Christine LaRocca, MD, medical director for Telligen, is co-author on a research article published in the Journal of General Internal Medicine. The article, “Bundled Payment Episodes Initiated by Physician Group Practices: Medicare Beneficiary Perceptions of Care Quality” details research led by Abt Associates, in partnership with the Lewin Group, and builds on previous research that found practices participating in CMS’ Bundled Payment for Care Improvement (BPCI) initiative were, in fact, able to reduce the cost of care. This article presents reassuring evidence that reducing costs did not jeopardize patient care experiences or post-hospital recovery.

Telligen is a subcontractor to the Lewin Group for the evaluations of CMMI’s BPCI Initiative, the Comprehensive Care for Joint Replacement (CJR) Model, and BPCI-Advanced. Christine is a clinical subject matter expert for all three models.

Christine is a fellowship-trained, board-certified geriatrician. She received her medical degree from Vanderbilt University School of Medicine and completed an internal medicine residency and geriatrics fellowship at the University of Colorado Health Sciences Center. At Telligen, she provides clinical oversight and subject matter expertise for local and national contracts and subcontracts, including the Centers for Medicare & Medicaid Services (CMS) Quality Innovation Network–Quality Improvement Organization (QIN-QIO) 12th Statement of Work, the CMS Hospital Quality Improvement Contractor (HQIC) program, and the evaluations of the BPCI Initiative, the CJR Model, and the BPCI Advanced Model. During the COVID-19 pandemic, she is serving on Colorado’s Residential Care Strike Team, the goal of which is to mitigate the spread of COVID-19 in all high-density environments serving older adults and people with disabilities.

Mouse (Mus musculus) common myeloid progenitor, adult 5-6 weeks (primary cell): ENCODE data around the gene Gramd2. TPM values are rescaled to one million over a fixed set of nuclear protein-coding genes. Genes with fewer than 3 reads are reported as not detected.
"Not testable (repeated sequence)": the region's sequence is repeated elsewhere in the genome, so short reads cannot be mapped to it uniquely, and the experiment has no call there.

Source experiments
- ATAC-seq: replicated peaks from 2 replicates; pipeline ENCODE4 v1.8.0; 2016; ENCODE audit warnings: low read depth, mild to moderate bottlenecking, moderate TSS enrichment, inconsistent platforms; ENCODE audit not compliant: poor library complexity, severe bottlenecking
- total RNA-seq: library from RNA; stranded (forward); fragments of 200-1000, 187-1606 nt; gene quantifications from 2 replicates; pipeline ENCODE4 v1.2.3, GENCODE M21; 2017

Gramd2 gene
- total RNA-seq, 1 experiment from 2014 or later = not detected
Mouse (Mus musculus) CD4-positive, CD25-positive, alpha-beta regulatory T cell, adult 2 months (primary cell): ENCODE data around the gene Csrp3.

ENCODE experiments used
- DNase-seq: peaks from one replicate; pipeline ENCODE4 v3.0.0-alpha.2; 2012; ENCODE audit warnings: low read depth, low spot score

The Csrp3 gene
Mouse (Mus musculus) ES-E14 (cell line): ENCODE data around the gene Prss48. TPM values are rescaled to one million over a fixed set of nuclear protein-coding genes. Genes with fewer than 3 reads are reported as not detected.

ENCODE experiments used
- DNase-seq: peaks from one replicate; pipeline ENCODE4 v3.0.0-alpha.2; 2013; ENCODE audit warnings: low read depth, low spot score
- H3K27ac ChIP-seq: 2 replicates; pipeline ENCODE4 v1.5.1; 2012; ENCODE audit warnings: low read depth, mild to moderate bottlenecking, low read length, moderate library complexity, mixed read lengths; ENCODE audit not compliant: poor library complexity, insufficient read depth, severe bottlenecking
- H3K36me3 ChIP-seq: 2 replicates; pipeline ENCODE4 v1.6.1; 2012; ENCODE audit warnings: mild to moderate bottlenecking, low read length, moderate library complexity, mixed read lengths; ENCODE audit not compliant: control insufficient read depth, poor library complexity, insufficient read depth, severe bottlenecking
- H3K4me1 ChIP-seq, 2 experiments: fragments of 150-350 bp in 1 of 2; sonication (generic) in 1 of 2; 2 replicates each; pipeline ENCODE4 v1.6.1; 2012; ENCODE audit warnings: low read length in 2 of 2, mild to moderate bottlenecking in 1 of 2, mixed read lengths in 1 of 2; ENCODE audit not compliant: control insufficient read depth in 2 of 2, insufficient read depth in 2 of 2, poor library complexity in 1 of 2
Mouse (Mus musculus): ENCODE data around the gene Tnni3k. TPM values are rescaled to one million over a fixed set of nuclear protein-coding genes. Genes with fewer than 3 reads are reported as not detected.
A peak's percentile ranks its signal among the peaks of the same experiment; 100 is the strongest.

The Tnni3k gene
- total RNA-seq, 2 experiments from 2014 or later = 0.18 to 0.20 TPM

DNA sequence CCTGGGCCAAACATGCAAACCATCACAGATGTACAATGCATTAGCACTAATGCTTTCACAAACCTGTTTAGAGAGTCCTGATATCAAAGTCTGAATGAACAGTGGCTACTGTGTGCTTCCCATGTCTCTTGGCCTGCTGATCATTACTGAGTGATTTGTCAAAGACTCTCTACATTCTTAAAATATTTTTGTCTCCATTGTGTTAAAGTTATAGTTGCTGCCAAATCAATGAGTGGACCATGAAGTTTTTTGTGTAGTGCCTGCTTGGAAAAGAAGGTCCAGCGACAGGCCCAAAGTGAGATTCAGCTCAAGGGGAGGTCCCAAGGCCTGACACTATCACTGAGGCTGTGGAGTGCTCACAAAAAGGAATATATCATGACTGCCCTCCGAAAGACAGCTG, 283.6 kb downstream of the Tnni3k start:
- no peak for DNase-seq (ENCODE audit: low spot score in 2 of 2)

The Journal of General Internal Medicine is the official journal of the Society of General Internal Medicine. It promotes improved patient care, research, and education in primary care, general internal medicine, and hospital medicine. Its articles focus on topics such as clinical medicine, epidemiology, prevention, health care delivery, curriculum development, and numerous other non-traditional themes, in addition to classic clinical research on problems in internal medicine.

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